With blue sky and a stiff northwest wind gusting 20 knots across Barnegat Bay, struggling into survival suits and jumping into 47-degree water at the town boat ramp was just the beginners’ class for how to abandon ship.

Imagine it in 40 knots and 20-foot seas, said instructor Dana Collyer.

“This is the most important piece of survival equipment you can have on the boat, bar none,” Collyer told fishermen at a March 21 safety course at Barnegat Light, N.J., with the non-profit group Fishing Partnership Support Services.

Collyer and other instructors coached fishermen on maintaining and tuning up survival suits. Small details matter. Collyer insisted that paraffin wax only be used to lubricate the zippers. 

Even with light use in practice, the suits can be subject to wear and tear. But Coolyr added, “they’re $300. If you buy a new suit every five years, it’s not that much.”

New Jersey fishermen from surf clam and scallop boats, party and charter boats, and individual recreational boat owners came to the classes hosted by the Coast Guard Station Barnegat Light.

Instructor Russell Kingman, left, watches as fishermen use fire extinguishers to douse a simulated blaze at Coast Guard Station Barnegat Light. Kirk Moore photo.

John Roberts, the safety training director for Fishing Partnership Support Services, says the Fishing Partnership, based in Massachusetts, conducts local safety training classes for fishermen from Maine to North Carolina. After his 31-year service in the Coast Guard, Roberts says conducting these safety classes “is the greatest second career.”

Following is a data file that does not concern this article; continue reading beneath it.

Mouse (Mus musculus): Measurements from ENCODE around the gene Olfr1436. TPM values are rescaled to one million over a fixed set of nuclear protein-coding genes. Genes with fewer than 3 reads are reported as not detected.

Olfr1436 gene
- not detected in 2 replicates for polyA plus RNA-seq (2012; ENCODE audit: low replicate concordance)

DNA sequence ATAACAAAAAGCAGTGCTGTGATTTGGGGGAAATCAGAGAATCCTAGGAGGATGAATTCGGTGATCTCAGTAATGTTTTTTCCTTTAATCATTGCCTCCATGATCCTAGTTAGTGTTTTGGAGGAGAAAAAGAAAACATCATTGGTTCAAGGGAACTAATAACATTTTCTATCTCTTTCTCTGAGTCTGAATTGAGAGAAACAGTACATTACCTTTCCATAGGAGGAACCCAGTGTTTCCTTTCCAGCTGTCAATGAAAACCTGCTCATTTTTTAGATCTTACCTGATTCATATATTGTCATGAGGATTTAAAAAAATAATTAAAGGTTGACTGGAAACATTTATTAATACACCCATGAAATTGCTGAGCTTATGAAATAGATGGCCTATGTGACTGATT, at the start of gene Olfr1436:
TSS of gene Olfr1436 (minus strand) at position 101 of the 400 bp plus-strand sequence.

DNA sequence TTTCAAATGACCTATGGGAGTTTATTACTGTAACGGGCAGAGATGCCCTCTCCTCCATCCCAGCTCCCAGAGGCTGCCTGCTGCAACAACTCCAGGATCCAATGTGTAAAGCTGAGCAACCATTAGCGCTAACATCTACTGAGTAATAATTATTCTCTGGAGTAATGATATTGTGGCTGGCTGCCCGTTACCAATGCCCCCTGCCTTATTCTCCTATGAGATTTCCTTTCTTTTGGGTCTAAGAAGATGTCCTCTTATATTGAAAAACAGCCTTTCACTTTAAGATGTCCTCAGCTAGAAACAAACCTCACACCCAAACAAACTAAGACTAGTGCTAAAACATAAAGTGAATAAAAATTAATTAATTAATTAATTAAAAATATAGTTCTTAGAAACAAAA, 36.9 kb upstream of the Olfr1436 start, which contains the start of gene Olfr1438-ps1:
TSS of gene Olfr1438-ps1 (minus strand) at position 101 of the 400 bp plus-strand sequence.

The Fishing Partnership draws a lot of knowledge from the Alaska Marine Safety Association, a longtime leader in fishermen's safety training. The federal Centers for Disease Control’s National Institute for Occupational Safety and Health provides funding; despite advances in safety, commercial fishing remains at the top of the nation’s most dangerous occupations.

Fishermen work to contain gushing water in a Coast Guard damage control simulator during training at Barnegat Light, N.J. Kirk Moore photo.

Fully 30 percent of fatalities in fishing are man-overboard cases, Roberts stressed as the class convened, fishermen packed into the chilly boathouse at Coast Guard Station Barnegat Light.

“That’s why we’re trying so hard to change the culture around PFDs,” said Roberts.

Partnership instructors encourage fishermen to wear personal floatation devices (PFDs), showing off the new generation of PFDs that can be worn with fewer restrictions on movement and work on the boat. There’s also a financial incentive: government-funded reimbursement for fishermen who buy them.

With a staff of nearly 30 people, the Fishing Partnership draws on former commercial fishermen, Coast Guard, and marine surveyors for its training expertise. Fishermen’s wives are part of that cadre, working as community health workers who can assist fishing families. It’s all part of the Fishing Partnership striving for “cultural competence” in working with fishing communities, said Roberts.

Fishermen train for using survival suits and boarding a life raft during safety classes at Barnegat Light, N.J. Kirk Moore photo.


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Associate Editor Kirk Moore was a reporter for the Asbury Park Press for more than 30 years and a 25-year field editor for National Fisherman before joining our Commercial Marine editorial staff in 2015. He wrote several award-winning stories on marine, environmental, coastal and military issues that helped drive federal and state government policy changes. Moore was awarded the Online News Association 2011 Knight Award for Public Service for the “Barnegat Bay Under Stress,” 2010 series that led to the New Jersey state government’s restoration plan. He lives in West Creek, N.J.

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